Agricultural Rent Survey

Agricultural Rent Survey
 
Rents Rise At Slower Rate

28 December 2015, words by Andrew Teanby

Rents for all types of tenancy rose by an average of 22% compared with 28% in the previous year.

 

Our Agricultural Rent Survey shows the rate of growth in agricultural rents has continued to slow.

This trend is not unexpected given that many commodity prices fell during the three years to 30 April 2015: wheat prices fell by 32%, lamb by 4% and milk by 12% although beef prices have increased by 2%.

The full extent of these price reductions has not fed through to farmers’ bottom lines as some key farm input costs also fell, so farm profitability, which is one of the factors which influences agricultural rents, has not been as affected.

For example, in April 2015 ammonium nitrate fertiliser was 6% cheaper than three years earlier, TSP fertiliser was 17% cheaper, red diesel was 31% cheaper and soya meal for animal feed was 11% cheaper. When landlords and tenants are agreeing rents, their negotiations will take account of these factors and comparable evidence.

Our analysis shows that rents for all tenancy types in England and Wales1 rose by an average of 22% for reviews and new lettings in the year ending 30 April 2015. A year previously this figure was 28% (see Figure 1).

FIGURE 1

Average percentage change in rents settled in year to 30 April

 
Figure 1

Source: Savills Research

Rents for existing tenancies rose by an average of 19% at review, compared with 24% for the year to April 2014. For Agricultural Holdings Act (AHA) tenancies, the average increase in rents at review was 16%, compared with 19% a year previously.

Whilst the enthusiasm for exceptionally high Farm Business Tenancy (FBT) tender rents has perhaps been tempered, rental increases for new FBT agreements remain higher at 39% than the average increase from rent reviews, which is 25%.

The average FBT rents in this report are below some of the rents that grab the headlines; this reflects the diversity of holdings and land, and that many landlords consider factors as well as rent when selecting tenants, such as the tenant’s business plan, skills and husbandry.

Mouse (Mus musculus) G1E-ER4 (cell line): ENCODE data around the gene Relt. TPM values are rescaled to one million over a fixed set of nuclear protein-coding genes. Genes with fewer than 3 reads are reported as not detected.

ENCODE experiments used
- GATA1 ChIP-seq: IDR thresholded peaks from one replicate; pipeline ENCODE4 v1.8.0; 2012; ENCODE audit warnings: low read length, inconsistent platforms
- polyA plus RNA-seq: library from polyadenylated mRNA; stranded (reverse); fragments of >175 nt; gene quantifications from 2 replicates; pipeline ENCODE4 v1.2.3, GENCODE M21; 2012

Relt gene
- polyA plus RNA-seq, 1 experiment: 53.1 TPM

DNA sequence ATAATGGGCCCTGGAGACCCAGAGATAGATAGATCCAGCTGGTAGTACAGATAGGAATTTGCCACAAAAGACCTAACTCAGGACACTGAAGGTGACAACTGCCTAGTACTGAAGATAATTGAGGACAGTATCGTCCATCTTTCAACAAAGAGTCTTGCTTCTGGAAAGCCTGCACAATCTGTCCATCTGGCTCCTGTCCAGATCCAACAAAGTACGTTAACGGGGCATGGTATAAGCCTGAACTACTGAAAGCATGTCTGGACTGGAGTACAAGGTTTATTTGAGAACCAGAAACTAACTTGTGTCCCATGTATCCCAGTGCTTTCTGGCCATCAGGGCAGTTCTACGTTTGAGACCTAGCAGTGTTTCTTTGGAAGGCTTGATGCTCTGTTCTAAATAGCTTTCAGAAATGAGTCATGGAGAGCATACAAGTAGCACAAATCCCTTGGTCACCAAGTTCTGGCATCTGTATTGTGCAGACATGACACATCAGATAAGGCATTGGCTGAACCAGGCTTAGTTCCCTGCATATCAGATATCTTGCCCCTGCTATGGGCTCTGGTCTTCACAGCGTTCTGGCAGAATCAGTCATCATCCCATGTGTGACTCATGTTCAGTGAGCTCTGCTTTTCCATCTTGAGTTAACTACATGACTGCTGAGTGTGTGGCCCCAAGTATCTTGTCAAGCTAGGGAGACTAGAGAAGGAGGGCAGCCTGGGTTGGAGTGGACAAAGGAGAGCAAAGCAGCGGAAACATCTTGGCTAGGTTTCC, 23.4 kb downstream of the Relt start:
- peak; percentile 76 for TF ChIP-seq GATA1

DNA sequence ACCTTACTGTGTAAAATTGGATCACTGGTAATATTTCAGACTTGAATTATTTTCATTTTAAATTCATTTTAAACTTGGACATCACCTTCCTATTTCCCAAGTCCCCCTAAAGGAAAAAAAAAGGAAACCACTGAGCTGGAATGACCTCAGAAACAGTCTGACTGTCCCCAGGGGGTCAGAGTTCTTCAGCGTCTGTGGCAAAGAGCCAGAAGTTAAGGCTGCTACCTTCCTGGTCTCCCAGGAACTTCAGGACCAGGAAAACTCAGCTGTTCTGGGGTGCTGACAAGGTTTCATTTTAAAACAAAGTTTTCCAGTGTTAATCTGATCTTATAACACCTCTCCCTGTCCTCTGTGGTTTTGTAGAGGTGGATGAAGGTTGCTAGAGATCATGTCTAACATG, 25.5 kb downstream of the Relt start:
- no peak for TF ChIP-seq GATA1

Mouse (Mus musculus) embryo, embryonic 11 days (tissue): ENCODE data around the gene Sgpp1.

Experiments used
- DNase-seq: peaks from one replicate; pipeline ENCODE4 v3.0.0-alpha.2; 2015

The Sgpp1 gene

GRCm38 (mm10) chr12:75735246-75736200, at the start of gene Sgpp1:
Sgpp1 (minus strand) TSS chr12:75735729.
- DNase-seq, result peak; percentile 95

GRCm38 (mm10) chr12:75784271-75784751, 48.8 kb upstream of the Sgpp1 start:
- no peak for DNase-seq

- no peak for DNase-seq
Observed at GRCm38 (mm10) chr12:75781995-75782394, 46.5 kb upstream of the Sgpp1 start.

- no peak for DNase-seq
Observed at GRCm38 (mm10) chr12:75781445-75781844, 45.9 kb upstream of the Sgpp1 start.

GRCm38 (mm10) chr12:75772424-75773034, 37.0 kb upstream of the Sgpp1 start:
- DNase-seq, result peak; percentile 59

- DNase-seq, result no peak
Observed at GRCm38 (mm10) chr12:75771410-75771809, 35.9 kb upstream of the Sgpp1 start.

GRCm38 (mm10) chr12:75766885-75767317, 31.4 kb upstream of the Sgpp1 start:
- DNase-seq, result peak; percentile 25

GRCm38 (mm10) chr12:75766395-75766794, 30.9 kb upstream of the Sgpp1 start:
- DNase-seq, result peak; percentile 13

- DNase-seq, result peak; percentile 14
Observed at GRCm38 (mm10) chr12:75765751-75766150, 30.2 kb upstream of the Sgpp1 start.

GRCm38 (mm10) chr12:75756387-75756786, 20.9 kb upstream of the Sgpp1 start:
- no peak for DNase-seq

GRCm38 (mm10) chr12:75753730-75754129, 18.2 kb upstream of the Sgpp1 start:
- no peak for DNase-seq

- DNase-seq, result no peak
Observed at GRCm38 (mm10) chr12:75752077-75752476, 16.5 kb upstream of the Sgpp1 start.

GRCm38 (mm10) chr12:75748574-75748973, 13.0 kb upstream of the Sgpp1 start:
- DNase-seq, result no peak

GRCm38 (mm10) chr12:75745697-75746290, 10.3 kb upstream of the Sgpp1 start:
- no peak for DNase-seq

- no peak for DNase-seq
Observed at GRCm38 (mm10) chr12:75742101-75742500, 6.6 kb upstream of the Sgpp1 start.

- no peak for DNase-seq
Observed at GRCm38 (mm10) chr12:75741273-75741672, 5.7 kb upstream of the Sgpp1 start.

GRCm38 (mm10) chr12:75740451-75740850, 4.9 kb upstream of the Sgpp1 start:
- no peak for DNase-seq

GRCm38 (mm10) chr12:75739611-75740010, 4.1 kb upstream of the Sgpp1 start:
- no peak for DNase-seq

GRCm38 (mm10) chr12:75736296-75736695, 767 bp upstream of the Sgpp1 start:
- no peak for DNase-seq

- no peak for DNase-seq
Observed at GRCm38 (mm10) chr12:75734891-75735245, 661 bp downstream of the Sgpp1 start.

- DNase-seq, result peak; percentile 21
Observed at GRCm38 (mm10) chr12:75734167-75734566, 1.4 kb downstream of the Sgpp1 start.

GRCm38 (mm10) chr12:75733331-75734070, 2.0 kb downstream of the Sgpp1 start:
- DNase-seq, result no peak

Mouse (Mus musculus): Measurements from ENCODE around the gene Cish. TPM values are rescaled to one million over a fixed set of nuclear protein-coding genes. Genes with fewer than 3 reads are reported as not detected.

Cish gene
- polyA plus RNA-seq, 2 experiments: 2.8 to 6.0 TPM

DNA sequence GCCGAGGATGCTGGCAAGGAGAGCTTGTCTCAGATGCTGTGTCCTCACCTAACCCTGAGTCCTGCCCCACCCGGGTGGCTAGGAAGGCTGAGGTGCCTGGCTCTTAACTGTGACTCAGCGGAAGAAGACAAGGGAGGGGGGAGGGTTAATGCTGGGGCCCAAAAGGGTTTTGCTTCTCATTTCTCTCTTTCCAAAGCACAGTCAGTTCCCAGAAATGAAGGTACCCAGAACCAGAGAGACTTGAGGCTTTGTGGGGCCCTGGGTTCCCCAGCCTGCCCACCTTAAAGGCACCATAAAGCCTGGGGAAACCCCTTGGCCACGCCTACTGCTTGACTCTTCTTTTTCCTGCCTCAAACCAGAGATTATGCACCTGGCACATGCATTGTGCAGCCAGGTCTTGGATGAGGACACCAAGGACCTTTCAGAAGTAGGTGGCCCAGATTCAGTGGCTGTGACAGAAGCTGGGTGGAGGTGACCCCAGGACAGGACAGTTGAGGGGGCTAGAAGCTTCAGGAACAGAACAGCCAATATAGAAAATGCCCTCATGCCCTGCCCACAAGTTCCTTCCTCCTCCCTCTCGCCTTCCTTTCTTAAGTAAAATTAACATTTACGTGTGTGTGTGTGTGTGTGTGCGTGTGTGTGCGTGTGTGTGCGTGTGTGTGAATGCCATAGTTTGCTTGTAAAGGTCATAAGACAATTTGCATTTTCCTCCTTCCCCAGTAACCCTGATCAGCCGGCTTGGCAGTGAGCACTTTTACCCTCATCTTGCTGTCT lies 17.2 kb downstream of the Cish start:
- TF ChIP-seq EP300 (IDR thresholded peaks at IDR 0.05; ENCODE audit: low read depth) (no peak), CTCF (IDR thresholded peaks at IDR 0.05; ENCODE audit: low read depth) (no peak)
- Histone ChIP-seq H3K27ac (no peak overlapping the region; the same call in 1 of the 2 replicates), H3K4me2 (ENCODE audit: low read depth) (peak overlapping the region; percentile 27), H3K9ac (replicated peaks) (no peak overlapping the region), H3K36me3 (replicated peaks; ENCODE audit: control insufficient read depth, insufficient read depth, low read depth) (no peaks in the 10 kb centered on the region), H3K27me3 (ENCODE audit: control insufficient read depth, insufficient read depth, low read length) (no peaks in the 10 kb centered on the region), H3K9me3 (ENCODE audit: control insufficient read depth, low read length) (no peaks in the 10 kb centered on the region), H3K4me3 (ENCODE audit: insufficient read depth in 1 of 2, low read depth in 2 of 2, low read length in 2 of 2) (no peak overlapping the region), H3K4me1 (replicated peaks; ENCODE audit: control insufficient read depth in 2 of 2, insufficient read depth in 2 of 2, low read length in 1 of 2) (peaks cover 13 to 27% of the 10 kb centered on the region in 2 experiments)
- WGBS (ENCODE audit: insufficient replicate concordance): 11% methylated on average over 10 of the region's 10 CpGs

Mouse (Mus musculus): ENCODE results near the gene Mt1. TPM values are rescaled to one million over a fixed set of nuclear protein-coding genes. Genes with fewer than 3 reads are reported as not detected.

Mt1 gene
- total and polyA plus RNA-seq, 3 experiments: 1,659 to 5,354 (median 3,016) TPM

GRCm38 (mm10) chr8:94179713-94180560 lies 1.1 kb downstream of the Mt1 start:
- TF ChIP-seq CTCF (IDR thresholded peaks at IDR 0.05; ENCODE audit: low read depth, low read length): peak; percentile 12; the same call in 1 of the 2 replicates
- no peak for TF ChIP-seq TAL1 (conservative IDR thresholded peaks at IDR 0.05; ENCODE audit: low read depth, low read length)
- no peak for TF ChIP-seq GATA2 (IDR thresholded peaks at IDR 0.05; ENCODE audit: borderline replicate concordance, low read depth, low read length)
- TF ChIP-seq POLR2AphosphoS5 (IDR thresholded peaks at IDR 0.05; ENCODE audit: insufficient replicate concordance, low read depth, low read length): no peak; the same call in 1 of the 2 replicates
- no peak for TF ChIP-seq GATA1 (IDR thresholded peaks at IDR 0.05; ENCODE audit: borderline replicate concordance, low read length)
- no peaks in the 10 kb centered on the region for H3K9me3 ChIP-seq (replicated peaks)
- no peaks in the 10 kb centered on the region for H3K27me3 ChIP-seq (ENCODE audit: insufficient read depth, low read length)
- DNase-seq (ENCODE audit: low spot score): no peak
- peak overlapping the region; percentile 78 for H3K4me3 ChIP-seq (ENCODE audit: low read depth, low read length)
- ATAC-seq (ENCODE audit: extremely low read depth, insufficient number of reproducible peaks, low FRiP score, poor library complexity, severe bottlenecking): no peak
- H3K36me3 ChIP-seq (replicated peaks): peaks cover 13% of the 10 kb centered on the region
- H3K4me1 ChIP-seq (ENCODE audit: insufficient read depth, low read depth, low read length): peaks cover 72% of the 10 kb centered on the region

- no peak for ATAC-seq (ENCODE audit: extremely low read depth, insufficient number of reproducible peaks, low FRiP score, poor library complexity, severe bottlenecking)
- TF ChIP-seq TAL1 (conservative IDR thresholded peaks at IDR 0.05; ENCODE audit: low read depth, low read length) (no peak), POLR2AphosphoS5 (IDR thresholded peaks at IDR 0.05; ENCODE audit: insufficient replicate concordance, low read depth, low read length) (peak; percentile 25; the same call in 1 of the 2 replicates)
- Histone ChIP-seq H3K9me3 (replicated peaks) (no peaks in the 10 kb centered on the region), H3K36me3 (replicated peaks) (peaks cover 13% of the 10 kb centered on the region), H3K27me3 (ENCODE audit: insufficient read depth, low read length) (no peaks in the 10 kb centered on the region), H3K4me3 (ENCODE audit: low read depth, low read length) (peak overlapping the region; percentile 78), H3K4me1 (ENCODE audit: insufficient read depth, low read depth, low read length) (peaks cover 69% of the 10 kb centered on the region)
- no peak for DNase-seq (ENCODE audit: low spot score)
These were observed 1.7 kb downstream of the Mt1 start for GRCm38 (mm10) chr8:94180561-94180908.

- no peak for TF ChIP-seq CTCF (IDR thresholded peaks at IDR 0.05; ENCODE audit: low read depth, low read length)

98.6% of the rent reviews we surveyed resulted in a rental increase, with 0.7% standing still and 0.7% decreasing.

The frequency of rent reviews has some impact on the size of increase. If we calculate an annual change by looking at rents that were reviewed both this year and three years ago, they have risen by an average of 15.8%, which is equivalent to 5.3% per year.

AHA tenancies, the average increase was 13.6% or 4.5% per year, while FBTs rose by 20.9% or 7.0% per year. Despite this rental growth the income return on let land remains low; for 2014 it was about 1.4% return on the landlord’s capital employed.2

It remains rare for arbitrators to be involved in setting rents. Over the past five years arbitrators have been appointed for 5.4% of the reviews we have surveyed and this is generally because one of the parties wishes to extend the negotiation period. In just 0.3% of cases was the rent set by the arbitrator.

All figures in this report relate to England and Wales and have been produced by the Savills research team unless otherwise stated.

Source: MSCI IPD UK Annual Rural Property Index, year ending 31 December 2014.

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Key Contacts

Ian Bailey

Ian Bailey

Director
Rural Research

Savills Margaret Street

+44 (0) 207 299 3099

 

Andrew Teanby

Andrew Teanby

Associate
Rural Research

Savills Lincoln

+44 (0) 1522 507 312

 

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